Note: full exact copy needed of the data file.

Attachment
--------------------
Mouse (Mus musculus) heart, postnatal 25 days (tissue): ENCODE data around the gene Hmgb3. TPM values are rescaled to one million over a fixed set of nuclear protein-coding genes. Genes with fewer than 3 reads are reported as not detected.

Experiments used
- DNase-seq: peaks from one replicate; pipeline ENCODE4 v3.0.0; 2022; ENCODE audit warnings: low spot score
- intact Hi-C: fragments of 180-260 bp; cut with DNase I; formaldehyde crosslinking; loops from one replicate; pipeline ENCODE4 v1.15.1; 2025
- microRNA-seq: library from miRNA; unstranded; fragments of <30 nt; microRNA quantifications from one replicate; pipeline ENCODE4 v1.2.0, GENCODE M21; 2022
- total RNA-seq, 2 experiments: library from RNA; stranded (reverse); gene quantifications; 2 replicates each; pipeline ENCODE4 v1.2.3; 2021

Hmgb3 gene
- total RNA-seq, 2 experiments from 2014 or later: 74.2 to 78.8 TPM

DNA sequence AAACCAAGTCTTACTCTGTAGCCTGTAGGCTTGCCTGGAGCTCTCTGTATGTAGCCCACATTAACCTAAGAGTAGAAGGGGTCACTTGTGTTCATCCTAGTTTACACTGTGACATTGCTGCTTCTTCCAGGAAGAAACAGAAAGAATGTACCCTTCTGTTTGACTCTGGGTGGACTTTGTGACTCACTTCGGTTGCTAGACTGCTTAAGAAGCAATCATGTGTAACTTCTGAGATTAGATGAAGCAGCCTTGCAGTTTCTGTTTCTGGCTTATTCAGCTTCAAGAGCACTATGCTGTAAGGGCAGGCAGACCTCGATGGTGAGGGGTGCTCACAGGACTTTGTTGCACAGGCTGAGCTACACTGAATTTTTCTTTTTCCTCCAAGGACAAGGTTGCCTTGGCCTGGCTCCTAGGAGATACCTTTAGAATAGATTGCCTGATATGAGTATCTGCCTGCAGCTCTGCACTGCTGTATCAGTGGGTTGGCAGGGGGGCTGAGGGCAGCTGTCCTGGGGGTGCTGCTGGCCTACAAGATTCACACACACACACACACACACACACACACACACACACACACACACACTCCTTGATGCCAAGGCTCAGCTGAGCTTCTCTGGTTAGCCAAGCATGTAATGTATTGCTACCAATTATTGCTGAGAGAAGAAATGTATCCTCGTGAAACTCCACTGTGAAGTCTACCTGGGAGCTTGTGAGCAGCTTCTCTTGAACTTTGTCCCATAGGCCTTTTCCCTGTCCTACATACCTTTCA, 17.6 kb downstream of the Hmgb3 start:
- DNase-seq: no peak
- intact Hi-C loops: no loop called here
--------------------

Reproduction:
Mouse (Mus musculus) heart, postnatal 25 days (tissue): ENCODE data around the gene Hmgb3. TPM values are rescaled to one million over a fixed set of nuclear protein-coding genes. Genes with fewer than 3 reads are reported as not detected.

Experiments used
- DNase-seq: peaks from one replicate; pipeline ENCODE4 v3.0.0; 2022; ENCODE audit warnings: low spot score
- intact Hi-C: fragments of 180-260 bp; cut with DNase I; formaldehyde crosslinking; loops from one replicate; pipeline ENCODE4 v1.15.1; 2025
- microRNA-seq: library from miRNA; unstranded; fragments of <30 nt; microRNA quantifications from one replicate; pipeline ENCODE4 v1.2.0, GENCODE M21; 2022
- total RNA-seq, 2 experiments: library from RNA; stranded (reverse); gene quantifications; 2 replicates each; pipeline ENCODE4 v1.2.3; 2021

Hmgb3 gene
- total RNA-seq, 2 experiments from 2014 or later: 74.2 to 78.8 TPM

DNA sequence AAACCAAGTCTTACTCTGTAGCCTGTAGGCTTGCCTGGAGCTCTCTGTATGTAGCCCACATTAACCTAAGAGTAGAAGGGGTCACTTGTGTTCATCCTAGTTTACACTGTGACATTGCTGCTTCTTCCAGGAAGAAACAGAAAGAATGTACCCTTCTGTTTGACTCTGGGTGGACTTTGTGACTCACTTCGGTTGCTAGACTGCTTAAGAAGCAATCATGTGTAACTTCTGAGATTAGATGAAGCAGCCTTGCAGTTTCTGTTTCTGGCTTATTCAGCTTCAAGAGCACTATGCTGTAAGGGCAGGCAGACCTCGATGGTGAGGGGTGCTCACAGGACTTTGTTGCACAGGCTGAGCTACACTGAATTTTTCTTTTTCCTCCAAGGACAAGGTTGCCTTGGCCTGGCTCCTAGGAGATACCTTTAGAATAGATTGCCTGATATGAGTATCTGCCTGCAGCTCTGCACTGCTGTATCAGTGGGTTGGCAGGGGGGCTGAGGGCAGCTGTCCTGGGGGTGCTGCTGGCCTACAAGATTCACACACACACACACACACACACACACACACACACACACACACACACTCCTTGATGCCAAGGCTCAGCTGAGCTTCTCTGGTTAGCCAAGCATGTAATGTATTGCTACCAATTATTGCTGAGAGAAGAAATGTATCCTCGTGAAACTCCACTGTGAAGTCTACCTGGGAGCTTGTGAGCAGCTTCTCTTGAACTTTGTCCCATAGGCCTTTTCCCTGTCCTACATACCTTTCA, 17.6 kb downstream of the Hmgb3 start:
- DNase-seq: no peak
- intact Hi-C loops: no loop called here